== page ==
Reduction Act (PRA) (44 U.S.C. 3501 et seq.), nor does it require any 
special considerations under Executive Order 12898, entitled ``Federal 
Actions to Address Environmental Justice in Minority Populations and 
Low-Income Populations'' (59 FR 7629, February 16, 1994).
    Since tolerances and exemptions that are established on the basis 
of a petition under FFDCA section 408(d), such as the tolerance in this 
final rule, do not require the issuance of a proposed rule, the 
requirements of the Regulatory Flexibility Act (RFA) (5 U.S.C. 601 et 
seq.), do not apply.
    This final rule directly regulates growers, food processors, food 
handlers, and food retailers, not States or tribes, nor does this 
action alter the relationships or distribution of power and 
responsibilities established by Congress in the preemption provisions 
of FFDCA section 408(n)(4). As such, the Agency has determined that 
this action will not have a substantial direct effect on States or 
tribal governments, on the relationship between the national government 
and the States or tribal governments, or on the distribution of power 
and responsibilities among the various levels of government or between 
the Federal Government and Indian tribes. Thus, the Agency has 
determined that Executive Order 13132, entitled ``Federalism'' (64 FR 
43255, August 10, 1999) and Executive Order 13175, entitled 
``Consultation and Coordination with Indian Tribal Governments'' (65 FR 
67249, November 9, 2000) do not apply to this final rule. In addition, 
this final rule does not impose any enforceable duty or contain any 
unfunded mandate as described under Title II of the Unfunded Mandates 
Reform Act of 1995 (UMRA) (2 U.S.C. 1501 et seq.).
    This action does not involve any technical standards that would 
require Agency consideration of voluntary consensus standards pursuant 
to section 12(d) of the National Technology Transfer and Advancement 
Act of 1995 (NTTAA) (15 U.S.C. 272 note).

VII. Congressional Review Act

    Pursuant to the Congressional Review Act (5 U.S.C. 801 et seq.), 
EPA will submit a report containing this rule and other required 
information to the U.S. Senate, the U.S. House of Representatives, and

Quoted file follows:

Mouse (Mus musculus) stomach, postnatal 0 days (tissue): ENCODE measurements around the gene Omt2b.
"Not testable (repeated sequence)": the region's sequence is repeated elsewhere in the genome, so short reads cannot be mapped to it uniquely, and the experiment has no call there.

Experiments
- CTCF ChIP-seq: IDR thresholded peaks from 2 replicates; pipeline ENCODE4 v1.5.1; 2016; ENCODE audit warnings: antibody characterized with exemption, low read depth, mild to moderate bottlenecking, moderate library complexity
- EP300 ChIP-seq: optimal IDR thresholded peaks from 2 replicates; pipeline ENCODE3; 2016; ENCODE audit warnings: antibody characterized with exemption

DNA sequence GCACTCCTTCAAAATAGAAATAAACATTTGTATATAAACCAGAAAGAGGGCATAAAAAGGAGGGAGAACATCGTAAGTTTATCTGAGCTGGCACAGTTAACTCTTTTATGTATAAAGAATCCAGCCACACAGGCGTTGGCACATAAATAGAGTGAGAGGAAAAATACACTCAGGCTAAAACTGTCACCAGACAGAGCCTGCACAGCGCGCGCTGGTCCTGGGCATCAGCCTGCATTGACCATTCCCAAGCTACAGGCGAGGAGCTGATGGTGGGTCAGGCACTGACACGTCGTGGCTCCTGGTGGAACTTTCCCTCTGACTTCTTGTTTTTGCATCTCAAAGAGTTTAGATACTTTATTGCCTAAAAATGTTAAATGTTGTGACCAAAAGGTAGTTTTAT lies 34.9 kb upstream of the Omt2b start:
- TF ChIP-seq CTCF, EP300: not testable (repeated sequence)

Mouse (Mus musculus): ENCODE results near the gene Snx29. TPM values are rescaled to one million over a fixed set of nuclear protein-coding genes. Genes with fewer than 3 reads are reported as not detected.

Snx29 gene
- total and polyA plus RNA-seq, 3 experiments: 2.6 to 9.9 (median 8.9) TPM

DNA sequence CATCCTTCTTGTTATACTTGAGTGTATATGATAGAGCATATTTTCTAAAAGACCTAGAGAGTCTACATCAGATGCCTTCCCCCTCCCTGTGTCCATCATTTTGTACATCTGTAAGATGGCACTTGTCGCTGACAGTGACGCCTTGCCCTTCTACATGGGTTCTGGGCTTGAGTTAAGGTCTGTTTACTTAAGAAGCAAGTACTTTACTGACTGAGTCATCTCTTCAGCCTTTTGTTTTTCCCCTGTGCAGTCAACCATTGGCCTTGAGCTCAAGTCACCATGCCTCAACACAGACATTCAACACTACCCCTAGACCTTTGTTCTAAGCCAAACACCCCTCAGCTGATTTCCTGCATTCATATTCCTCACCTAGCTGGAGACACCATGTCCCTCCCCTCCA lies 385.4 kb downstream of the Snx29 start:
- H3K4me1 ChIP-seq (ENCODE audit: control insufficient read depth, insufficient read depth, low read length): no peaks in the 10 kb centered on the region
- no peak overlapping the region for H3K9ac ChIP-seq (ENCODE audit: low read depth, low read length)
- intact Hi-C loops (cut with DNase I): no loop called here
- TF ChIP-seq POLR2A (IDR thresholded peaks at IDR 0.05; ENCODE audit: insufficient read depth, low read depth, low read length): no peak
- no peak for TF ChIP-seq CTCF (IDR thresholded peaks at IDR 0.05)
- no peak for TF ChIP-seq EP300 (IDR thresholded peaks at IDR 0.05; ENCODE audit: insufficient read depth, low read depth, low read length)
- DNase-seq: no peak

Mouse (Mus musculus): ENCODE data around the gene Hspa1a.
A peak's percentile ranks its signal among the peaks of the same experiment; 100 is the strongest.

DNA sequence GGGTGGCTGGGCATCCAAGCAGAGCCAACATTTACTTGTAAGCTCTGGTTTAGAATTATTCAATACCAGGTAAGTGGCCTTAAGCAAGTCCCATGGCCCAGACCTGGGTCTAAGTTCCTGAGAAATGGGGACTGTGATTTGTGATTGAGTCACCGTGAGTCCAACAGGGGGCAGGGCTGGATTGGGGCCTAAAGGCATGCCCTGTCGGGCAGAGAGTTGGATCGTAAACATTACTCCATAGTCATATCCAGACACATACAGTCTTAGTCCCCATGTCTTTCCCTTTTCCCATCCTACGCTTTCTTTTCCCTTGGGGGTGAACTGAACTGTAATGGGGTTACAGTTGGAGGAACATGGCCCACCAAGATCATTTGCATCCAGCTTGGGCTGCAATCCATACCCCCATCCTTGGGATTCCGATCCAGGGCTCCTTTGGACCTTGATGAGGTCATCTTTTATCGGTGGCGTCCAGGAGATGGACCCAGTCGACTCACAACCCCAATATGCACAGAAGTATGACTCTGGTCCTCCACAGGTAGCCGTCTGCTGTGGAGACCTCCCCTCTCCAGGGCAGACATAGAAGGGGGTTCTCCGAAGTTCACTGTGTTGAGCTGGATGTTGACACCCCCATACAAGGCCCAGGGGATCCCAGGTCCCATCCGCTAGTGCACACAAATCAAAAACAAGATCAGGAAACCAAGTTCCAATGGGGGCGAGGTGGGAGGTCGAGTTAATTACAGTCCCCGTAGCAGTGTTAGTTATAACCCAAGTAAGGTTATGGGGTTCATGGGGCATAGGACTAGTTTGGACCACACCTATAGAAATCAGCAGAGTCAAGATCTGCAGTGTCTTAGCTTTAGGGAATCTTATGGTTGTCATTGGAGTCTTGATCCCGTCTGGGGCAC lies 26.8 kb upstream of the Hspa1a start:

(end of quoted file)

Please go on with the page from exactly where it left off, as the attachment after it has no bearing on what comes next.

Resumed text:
the Comptroller General of the United States prior to publication of 
the rule in the Federal Register. This action is not a ``major rule'' 
as defined by 5 U.S.C. 804(2).

List of Subjects in 40 CFR Part 180

    Environmental protection, Administrative practice and procedure, 
Agricultural commodities, Pesticides and pests, Reporting and 
recordkeeping requirements.

    Dated: March 27, 2014.
Lois Rossi,
Director, Registration Division, Office of Pesticide Programs.

    Therefore, 40 CFR chapter I is amended as follows:

PART 180--[AMENDED]

0
1. The authority citation for part 180 continues to read as follows:

    Authority: 21 U.S.C. 321(q), 346a and 371.


0
2. In Sec.  180.500, revise the introductory text of paragraph (a) and 
add alphabetically the following commodities to the table in paragraph 
(a) to read as follows:


Sec.  180.500  Imazapyr; tolerances for residues.

    (a) General. Tolerances are established for residues of the 
herbicide, imazapyr, including its metabolites and degradates, in or on 
the commodities in the following table. Compliance with the tolerance 
levels specified in the following table is to be determined by 
measuring only the residues of imazapyr [2-[4,5-dihydro-4-methyl-4-(1-
methylethyl)-5-oxo-1H-imidazol-2-yl]-3-pyridinecarboxylic acid].

------------------------------------------------------------------------
                      Commodity                        Parts per million
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                                * * * * *
Soybean, meal \1\....................................                4.5
Soybean, seed \1\....................................                4.0
 
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\1\ There are no U.S. registrations.

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[FR Doc. 2014-07694 Filed 4-8-14; 8:45 am]
BILLING CODE 6560-50-P